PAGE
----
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Changing Chicano Gangs: Acculturation, Generational Change, Evolution of Deviance or Emerging Underclass?


In this paper I will focus on changes between the 1950s and 1970s. Our data are drawn from a sample of men and women (157 persons in all) who were members of two major East Los Angeles gangs during their adolescence. Few researchers have considered gangs as long-lasting or quasi-institutionalized groups, but when we consider the differences between the two cohorts in family characteristics, behavior and values, at least three distinct interpretations are possible.

First, since the earlier gang members were largely children of Mexican immigrants and the parents of later members were born in the United States, we would expect the older cliques to be more "Mexican" and the younger, more acculturated. To some extent this also implies that the more 'Mexican' families may be more likely to be traditional.The younger ones may be more likely to be disorganized.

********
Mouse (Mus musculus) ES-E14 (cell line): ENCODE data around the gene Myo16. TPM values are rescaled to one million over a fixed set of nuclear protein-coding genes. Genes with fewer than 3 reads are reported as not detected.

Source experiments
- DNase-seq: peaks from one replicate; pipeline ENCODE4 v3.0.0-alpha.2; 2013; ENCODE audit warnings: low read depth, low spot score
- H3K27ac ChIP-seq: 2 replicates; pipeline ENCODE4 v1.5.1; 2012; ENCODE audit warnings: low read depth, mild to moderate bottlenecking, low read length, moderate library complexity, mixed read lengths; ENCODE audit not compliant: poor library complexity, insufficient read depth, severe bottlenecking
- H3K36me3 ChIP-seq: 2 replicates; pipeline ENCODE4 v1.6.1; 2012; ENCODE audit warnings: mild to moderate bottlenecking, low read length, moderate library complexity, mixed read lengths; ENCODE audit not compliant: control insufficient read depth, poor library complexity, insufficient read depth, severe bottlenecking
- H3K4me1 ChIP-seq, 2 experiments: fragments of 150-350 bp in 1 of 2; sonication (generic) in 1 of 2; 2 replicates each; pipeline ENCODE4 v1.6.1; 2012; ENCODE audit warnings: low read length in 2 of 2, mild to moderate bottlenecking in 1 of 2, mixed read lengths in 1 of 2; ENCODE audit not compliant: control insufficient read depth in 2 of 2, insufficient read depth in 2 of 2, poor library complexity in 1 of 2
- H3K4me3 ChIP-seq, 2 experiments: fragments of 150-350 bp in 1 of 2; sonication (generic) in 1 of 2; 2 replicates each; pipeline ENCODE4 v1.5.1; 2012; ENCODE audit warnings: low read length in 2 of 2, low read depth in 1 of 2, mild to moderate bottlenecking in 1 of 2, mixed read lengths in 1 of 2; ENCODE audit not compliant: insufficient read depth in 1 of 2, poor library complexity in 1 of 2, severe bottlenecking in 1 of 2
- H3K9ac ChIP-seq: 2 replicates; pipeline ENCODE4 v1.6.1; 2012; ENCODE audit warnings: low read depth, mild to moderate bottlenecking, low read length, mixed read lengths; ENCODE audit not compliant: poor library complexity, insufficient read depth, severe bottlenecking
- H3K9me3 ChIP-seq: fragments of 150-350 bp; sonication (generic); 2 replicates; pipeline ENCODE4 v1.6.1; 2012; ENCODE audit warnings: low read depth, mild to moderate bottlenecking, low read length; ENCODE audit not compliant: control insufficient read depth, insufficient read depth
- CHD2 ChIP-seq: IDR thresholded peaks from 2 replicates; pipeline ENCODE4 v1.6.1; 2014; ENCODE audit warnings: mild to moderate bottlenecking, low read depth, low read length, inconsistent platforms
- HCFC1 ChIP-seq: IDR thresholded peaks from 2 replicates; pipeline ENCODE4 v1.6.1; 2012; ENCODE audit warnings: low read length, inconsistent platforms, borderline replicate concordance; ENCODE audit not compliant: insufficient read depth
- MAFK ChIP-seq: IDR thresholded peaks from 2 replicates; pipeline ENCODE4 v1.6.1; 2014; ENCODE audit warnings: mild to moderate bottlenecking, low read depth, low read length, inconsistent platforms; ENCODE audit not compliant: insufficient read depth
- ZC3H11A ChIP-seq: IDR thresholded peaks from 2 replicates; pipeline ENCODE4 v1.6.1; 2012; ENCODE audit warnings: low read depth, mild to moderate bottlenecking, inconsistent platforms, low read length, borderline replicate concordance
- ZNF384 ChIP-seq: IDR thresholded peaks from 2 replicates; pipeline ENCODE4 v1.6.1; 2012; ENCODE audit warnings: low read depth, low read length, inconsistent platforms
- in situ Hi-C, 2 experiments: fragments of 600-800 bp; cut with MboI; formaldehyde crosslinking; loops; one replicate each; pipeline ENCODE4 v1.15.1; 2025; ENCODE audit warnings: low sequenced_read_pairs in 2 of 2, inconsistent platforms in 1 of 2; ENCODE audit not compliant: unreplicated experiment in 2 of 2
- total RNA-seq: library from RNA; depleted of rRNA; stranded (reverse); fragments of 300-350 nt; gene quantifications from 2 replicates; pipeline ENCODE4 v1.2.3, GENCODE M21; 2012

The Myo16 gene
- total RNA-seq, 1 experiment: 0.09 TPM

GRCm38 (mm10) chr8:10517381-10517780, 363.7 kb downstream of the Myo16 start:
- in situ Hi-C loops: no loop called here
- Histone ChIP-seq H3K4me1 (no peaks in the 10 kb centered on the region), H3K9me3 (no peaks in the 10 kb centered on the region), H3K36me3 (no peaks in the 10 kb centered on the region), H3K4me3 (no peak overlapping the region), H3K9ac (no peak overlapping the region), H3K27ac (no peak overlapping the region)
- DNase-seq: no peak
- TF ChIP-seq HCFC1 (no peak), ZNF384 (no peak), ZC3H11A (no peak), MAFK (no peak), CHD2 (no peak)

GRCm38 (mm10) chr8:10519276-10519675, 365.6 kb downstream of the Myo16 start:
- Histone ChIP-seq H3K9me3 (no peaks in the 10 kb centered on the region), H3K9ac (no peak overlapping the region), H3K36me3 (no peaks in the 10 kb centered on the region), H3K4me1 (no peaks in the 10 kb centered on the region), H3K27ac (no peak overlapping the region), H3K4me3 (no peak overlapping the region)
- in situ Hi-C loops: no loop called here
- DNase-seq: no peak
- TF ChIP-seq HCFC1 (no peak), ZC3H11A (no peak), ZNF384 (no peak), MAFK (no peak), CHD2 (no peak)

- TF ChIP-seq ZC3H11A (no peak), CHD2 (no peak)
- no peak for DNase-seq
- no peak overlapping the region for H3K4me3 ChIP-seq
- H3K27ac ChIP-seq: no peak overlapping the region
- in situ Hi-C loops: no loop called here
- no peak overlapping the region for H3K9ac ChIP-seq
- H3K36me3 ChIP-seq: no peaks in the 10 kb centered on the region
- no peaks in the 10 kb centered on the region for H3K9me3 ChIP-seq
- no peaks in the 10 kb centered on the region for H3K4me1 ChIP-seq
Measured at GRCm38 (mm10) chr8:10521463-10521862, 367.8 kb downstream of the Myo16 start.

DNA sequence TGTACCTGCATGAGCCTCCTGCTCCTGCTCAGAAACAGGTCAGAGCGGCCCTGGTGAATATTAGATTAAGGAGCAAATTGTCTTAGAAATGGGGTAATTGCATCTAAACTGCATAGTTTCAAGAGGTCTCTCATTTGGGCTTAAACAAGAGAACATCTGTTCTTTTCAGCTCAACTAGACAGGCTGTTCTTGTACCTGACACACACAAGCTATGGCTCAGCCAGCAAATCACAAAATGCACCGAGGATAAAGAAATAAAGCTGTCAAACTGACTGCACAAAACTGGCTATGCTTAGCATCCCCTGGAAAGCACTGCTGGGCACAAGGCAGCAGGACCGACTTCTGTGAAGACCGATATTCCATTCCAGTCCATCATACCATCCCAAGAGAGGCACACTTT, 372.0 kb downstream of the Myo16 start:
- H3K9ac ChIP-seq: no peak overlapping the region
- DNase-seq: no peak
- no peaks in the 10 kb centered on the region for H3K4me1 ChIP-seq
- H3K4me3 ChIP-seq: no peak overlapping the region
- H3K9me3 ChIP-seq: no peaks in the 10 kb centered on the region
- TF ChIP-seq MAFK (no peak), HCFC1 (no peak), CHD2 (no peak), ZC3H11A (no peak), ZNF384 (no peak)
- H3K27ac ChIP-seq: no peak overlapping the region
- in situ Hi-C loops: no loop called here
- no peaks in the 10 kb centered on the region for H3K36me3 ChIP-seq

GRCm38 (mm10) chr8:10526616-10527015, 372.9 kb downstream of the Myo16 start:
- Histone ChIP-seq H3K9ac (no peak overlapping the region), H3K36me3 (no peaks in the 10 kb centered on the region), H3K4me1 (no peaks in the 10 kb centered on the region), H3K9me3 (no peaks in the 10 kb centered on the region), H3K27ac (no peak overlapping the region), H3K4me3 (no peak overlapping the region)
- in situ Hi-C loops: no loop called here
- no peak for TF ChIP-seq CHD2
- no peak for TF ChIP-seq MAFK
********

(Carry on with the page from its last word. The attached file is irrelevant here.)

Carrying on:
Second, it might be argued that the gang is a 'deviant," and hence socially isolated group,with its own subculture. As such, we might expect that deviant group subculture to evolve on its own.

Finally, it may be that today's gangs are developing into a fraction of an emergent underclass in these Chicano communities, parallel to developments in Black communities elsewhere in the nation (cf. Wilson 1987).

To deal with these interpretations we must first describe the major differences we found between older and younger cliques in three basic respects: (1) family background; (2) behavior and values relating to the gang; and (3) current status. Throughout this discussion, 'older members' will mean those cliques of the gang active in the 1950s. The "younger members" are those active in the 1970s.

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